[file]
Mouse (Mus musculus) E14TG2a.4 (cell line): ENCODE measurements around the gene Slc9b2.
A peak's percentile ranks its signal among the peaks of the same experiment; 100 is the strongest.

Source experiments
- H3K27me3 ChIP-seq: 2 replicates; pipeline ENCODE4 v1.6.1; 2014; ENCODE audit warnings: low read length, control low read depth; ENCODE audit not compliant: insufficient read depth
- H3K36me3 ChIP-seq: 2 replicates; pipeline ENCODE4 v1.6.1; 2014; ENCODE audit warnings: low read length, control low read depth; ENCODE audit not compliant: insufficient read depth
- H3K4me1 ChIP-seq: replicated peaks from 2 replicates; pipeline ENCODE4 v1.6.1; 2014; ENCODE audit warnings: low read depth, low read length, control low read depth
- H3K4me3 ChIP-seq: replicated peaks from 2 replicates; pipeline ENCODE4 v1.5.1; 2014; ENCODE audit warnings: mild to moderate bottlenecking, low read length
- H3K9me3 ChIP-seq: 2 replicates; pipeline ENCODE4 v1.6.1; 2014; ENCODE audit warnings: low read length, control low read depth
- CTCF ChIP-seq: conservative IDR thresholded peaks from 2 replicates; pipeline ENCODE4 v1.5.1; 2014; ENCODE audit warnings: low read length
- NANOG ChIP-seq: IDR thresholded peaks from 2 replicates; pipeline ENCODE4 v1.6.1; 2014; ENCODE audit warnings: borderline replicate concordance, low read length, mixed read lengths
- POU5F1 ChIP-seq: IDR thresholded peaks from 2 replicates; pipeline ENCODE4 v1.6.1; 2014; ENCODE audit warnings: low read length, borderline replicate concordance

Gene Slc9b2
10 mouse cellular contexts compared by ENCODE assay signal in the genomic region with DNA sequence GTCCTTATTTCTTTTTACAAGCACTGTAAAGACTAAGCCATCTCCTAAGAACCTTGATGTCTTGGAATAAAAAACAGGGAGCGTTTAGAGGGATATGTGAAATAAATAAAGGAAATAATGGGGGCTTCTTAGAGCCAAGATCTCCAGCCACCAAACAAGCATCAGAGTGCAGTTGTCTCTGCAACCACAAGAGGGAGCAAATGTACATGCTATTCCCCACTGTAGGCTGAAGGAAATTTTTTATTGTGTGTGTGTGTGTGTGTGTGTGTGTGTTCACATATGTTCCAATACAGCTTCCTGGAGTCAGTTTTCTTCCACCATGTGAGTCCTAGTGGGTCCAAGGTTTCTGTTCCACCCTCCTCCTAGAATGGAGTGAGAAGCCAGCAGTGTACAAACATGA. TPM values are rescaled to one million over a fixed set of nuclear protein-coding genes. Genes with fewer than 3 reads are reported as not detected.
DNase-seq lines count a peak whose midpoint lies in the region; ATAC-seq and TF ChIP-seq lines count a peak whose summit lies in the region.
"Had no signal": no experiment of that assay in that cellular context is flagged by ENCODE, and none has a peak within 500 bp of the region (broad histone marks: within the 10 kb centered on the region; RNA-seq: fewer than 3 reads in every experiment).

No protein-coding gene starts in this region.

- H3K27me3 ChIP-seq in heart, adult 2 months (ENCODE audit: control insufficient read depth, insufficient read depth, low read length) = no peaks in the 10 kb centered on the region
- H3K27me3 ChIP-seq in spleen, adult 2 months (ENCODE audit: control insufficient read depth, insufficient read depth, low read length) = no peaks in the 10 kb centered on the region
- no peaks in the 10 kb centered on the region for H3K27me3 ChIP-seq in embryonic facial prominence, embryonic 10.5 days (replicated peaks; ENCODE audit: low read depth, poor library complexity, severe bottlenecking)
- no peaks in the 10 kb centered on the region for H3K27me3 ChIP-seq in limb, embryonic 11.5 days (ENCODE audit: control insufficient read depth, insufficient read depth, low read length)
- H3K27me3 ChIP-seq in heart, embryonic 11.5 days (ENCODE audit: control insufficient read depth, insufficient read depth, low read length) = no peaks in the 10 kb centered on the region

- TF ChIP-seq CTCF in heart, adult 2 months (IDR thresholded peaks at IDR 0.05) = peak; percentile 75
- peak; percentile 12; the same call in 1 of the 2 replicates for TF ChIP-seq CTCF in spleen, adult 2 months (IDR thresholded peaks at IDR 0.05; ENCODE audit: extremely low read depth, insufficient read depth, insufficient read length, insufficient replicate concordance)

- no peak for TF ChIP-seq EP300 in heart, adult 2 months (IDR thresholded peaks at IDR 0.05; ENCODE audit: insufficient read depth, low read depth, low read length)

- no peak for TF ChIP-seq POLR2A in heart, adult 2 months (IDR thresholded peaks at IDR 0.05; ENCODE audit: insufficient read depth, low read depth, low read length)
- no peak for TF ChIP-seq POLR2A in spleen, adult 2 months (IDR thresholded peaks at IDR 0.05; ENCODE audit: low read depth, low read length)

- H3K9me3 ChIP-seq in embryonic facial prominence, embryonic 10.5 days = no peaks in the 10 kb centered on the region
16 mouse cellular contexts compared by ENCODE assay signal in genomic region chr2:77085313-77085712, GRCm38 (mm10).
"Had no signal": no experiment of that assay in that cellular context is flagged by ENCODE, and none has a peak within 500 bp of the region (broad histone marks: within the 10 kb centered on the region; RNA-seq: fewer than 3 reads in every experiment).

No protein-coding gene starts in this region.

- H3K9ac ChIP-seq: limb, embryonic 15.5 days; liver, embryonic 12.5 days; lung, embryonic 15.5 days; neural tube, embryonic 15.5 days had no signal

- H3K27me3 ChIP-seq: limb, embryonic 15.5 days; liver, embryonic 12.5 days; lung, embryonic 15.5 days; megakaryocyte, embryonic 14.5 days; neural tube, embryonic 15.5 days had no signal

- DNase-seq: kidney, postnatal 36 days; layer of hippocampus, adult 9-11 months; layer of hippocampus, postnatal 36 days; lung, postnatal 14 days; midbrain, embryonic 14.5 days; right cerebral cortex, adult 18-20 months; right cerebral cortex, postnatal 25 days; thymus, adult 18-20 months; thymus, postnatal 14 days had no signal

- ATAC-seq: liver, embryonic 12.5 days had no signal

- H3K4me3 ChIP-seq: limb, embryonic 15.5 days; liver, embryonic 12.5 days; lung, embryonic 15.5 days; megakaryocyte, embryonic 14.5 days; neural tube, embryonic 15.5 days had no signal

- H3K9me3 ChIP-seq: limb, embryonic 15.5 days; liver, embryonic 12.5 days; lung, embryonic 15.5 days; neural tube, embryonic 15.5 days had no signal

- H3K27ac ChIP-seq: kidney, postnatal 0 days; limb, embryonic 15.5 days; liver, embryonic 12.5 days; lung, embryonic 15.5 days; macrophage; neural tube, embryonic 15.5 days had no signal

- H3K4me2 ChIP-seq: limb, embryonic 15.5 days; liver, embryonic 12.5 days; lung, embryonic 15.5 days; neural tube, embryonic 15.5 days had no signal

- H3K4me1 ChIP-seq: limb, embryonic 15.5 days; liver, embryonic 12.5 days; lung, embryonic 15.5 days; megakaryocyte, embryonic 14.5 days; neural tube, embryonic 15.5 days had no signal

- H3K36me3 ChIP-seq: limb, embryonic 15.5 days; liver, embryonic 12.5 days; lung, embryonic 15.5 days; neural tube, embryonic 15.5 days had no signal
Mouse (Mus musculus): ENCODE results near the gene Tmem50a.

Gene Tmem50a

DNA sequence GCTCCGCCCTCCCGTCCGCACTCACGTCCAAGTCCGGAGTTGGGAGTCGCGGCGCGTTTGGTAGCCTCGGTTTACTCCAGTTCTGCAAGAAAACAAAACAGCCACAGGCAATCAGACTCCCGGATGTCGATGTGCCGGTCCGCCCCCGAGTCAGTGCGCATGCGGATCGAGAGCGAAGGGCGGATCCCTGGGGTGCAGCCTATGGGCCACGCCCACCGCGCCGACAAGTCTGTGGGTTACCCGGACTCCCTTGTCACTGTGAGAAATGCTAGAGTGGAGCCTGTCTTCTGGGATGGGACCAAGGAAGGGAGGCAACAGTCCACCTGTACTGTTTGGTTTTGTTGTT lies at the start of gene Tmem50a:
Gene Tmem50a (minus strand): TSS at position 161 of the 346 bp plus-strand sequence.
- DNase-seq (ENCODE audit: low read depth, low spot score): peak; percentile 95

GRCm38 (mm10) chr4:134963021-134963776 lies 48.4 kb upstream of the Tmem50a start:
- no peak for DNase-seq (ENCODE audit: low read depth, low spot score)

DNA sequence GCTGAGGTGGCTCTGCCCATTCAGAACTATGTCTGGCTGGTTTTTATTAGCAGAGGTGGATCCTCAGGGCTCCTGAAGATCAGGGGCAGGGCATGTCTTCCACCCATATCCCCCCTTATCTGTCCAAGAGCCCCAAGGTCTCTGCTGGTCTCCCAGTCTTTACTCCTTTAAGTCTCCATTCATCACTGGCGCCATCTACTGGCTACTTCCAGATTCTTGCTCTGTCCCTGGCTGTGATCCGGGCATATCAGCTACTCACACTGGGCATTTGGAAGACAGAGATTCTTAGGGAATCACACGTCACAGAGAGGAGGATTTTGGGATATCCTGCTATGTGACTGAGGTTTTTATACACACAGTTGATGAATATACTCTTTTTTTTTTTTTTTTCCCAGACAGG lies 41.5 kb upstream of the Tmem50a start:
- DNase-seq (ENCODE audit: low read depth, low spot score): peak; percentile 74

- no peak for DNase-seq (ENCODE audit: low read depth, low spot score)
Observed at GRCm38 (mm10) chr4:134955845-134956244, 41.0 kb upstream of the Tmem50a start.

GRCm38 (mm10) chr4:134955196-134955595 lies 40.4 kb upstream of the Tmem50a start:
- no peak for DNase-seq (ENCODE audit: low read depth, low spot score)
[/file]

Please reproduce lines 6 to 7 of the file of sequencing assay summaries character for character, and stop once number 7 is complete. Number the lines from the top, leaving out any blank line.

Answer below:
- H3K4me1 ChIP-seq: replicated peaks from 2 replicates; pipeline ENCODE4 v1.6.1; 2014; ENCODE audit warnings: low read depth, low read length, control low read depth
- H3K4me3 ChIP-seq: replicated peaks from 2 replicates; pipeline ENCODE4 v1.5.1; 2014; ENCODE audit warnings: mild to moderate bottlenecking, low read length